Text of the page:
Rheumatic heart disease, also called rheumatic fever, occurs when an untreated strep throat infection migrates to the joints and heart, causing fever, muscle aches, and possible permanent heart valve damage. Just as “rheumatism” refers to joint pain, “rheumatic” fever gets its name because one of its main symptoms is actually pain in the joints rather than the heart.
The National Institute of Health estimate that rheumatic heart disease develops in about 3% of untreated strep throat infections in the United States. Because mainly young people get strep, accordingly rheumatic heart disease mostly strikes people aged between six and fifteen years old.
Most people in the west who get strep will never develop rheumatic heart disease, because the strep throat infection is treated effectively with antibiotics. However, if fever, irregular heart beat, nodes under the skin, and other symptoms appear after a strep infection, a doctor will perform lab tests to diagnose rheumatic fever.
Penicillin treats rheumatic heart disease symptoms, including the contraction of the heart, which may damage heart valves; however, there is no cure for the disease, and patients must continue with penicillin injections. Some doctors argue this treatment should continue for the rest of the patient’s life. Left untreated, besides the symptoms of physical pain, rheumatic heart disease can cause permanent heart valve damage. Without surgery, heart valve damage can lead to fatal heart failure.
Cases And Treatment Worldwide
Doctors working with the Australian National Heart Foundation are working on a vaccine to prevent rheumatic fever. After an unexplained jump in the number of cases among the Aboriginal population of Australia from 2004 to 2006, doctors launched the world’s most advanced investigation of rheumatic heart disease.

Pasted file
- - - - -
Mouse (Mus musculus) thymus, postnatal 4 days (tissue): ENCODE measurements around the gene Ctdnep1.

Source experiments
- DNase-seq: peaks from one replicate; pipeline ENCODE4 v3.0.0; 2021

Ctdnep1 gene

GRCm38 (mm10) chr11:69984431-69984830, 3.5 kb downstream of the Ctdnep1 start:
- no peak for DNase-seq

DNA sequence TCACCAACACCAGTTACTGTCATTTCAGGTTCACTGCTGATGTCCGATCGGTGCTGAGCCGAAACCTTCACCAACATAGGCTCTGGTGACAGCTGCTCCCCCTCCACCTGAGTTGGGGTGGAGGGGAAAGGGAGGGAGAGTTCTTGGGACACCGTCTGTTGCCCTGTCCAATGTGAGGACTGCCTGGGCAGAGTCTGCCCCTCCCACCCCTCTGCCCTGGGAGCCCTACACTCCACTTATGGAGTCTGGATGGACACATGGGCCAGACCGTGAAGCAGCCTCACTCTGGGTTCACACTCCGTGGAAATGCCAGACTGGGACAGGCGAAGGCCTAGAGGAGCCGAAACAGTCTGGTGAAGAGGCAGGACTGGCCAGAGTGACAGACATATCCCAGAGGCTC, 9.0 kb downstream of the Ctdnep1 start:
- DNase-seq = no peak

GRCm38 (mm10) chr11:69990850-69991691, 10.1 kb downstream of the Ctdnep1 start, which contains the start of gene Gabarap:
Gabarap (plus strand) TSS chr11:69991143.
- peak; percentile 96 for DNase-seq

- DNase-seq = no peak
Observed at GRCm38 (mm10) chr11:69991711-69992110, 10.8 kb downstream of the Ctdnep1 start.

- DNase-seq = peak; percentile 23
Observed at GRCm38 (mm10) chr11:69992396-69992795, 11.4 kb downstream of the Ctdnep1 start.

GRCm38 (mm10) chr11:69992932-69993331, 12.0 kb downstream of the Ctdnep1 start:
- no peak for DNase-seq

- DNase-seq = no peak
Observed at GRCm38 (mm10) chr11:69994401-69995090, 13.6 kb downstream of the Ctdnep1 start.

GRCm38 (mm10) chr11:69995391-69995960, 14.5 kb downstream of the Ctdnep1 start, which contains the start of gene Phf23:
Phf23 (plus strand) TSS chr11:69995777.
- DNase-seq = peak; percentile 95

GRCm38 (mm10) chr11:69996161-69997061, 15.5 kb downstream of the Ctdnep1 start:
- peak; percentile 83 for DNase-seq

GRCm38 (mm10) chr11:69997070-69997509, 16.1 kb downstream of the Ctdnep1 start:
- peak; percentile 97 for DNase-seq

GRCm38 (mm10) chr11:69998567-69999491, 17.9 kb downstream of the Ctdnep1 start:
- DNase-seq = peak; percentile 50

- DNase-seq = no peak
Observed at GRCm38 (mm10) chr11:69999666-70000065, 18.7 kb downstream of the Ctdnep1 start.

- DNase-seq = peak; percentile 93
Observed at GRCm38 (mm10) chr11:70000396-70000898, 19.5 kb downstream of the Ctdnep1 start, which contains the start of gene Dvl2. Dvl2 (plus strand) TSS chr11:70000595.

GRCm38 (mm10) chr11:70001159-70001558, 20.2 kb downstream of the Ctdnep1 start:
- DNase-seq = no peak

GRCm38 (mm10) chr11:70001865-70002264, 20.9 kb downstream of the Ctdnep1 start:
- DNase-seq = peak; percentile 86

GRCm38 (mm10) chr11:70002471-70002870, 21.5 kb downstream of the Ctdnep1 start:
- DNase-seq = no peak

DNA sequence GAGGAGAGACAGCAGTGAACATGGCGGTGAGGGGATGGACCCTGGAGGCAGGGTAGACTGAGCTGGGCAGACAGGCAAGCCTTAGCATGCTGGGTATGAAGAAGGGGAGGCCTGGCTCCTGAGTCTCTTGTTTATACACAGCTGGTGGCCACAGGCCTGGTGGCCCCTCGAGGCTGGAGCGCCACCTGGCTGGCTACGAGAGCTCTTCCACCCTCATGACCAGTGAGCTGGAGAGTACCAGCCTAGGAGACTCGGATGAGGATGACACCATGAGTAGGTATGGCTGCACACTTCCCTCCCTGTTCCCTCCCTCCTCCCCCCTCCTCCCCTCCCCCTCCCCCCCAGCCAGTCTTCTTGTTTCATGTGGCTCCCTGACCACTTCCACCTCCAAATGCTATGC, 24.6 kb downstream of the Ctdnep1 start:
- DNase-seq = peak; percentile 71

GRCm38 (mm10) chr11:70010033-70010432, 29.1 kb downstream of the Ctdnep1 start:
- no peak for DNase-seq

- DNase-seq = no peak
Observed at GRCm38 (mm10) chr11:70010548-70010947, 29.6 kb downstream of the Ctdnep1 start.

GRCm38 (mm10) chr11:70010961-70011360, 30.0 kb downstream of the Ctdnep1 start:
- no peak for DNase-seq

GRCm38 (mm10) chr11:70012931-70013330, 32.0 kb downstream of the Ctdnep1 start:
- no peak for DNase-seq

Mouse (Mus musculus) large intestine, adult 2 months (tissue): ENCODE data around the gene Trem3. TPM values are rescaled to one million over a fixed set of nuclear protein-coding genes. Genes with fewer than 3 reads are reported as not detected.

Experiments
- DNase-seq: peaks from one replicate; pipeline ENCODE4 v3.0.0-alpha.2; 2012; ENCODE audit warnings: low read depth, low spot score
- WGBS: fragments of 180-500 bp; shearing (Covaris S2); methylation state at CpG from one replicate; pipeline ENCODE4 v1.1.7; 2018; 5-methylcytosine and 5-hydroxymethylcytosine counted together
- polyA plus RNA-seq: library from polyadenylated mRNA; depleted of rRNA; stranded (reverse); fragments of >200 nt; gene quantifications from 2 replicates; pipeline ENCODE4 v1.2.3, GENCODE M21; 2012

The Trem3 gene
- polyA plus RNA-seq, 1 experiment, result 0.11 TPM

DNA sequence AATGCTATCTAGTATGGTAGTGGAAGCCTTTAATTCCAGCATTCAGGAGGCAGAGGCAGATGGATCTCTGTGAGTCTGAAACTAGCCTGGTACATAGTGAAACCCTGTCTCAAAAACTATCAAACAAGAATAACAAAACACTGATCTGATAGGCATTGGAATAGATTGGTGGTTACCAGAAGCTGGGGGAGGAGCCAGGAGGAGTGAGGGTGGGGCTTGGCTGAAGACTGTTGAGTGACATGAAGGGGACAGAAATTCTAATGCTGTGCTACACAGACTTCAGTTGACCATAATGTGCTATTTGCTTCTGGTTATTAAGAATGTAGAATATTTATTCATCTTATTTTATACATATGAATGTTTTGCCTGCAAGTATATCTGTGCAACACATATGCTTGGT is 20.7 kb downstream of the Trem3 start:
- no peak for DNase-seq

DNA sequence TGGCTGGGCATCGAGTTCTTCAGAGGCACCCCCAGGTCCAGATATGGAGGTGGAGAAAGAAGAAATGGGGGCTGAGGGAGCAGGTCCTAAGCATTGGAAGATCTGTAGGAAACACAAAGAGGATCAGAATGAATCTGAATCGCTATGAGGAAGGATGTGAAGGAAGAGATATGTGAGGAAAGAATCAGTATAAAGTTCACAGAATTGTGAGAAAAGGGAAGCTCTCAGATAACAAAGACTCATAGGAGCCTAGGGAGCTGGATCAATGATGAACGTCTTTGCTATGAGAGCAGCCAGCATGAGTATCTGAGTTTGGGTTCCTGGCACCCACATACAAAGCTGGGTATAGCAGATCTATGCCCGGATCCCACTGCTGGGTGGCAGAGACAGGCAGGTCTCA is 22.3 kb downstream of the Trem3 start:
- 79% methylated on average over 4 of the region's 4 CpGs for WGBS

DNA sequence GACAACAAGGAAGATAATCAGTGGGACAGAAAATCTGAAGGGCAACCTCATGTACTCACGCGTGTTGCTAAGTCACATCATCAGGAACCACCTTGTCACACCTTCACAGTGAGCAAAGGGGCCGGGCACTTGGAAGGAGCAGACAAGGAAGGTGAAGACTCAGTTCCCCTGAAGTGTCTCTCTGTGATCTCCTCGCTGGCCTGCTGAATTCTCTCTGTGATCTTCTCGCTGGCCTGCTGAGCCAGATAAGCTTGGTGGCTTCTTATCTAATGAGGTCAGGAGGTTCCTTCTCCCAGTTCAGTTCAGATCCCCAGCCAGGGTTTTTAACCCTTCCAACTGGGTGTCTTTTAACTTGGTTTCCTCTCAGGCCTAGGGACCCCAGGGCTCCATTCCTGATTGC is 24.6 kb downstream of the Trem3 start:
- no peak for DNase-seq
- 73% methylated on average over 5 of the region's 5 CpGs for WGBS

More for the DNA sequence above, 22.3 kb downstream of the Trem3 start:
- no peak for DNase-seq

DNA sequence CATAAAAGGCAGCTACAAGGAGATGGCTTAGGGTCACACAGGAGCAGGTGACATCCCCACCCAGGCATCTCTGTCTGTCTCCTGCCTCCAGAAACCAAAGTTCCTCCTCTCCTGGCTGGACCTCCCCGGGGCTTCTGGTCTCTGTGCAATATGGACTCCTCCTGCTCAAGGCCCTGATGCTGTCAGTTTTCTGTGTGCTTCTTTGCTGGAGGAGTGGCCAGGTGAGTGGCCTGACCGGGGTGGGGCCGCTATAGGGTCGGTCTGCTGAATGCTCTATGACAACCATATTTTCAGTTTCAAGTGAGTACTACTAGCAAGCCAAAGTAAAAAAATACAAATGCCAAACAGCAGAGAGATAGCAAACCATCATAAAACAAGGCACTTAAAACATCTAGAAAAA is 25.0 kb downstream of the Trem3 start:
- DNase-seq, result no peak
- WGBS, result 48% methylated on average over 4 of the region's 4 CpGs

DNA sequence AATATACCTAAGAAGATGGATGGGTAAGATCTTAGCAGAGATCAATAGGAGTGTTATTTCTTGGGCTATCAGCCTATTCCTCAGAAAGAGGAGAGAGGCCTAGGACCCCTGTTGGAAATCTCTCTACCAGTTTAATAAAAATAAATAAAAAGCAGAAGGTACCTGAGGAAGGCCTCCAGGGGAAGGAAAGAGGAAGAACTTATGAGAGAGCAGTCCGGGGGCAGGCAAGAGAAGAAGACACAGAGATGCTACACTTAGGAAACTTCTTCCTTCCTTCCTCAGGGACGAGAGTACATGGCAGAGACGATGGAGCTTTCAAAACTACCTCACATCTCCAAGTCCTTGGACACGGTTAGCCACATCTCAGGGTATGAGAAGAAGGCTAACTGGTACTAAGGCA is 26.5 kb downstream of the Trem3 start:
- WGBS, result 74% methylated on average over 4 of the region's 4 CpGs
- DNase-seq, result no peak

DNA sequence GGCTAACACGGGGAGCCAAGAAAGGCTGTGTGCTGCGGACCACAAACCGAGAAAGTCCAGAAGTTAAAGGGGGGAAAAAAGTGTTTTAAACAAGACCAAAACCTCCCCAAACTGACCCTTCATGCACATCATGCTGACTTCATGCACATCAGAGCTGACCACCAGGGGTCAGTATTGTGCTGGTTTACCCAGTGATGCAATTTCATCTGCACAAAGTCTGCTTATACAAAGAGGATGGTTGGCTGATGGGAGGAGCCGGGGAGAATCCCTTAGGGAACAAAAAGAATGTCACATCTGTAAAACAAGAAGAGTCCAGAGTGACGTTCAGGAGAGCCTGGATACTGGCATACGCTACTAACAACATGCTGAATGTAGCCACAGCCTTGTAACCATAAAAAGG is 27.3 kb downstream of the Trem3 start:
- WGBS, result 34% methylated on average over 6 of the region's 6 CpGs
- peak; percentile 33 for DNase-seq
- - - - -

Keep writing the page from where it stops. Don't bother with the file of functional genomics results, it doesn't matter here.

In New Zealand as well, rheumatic fever is a problem among some populations, and the treatment there is penicillin shots every month for ten years. One famous rugby player, a childhood victim of rheumatic heart disease, admits to “getting lazy” about having his shots, and the symptoms of the disease returned to him as an adult. Luckily, he knew his problem and how to get help. Some people, especially those with little access to health care, simply suffer through fever attacks, and fall victim to heart valve failure.
In fact, the World Heart Federation in Geneva, Switzerland calls rheumatic fever a disease born of poverty. Though it is easily prevented by a good strep throat treatment, many young people of the world do not have access to the healthcare that would keep their heart valves healthy and extend their lives.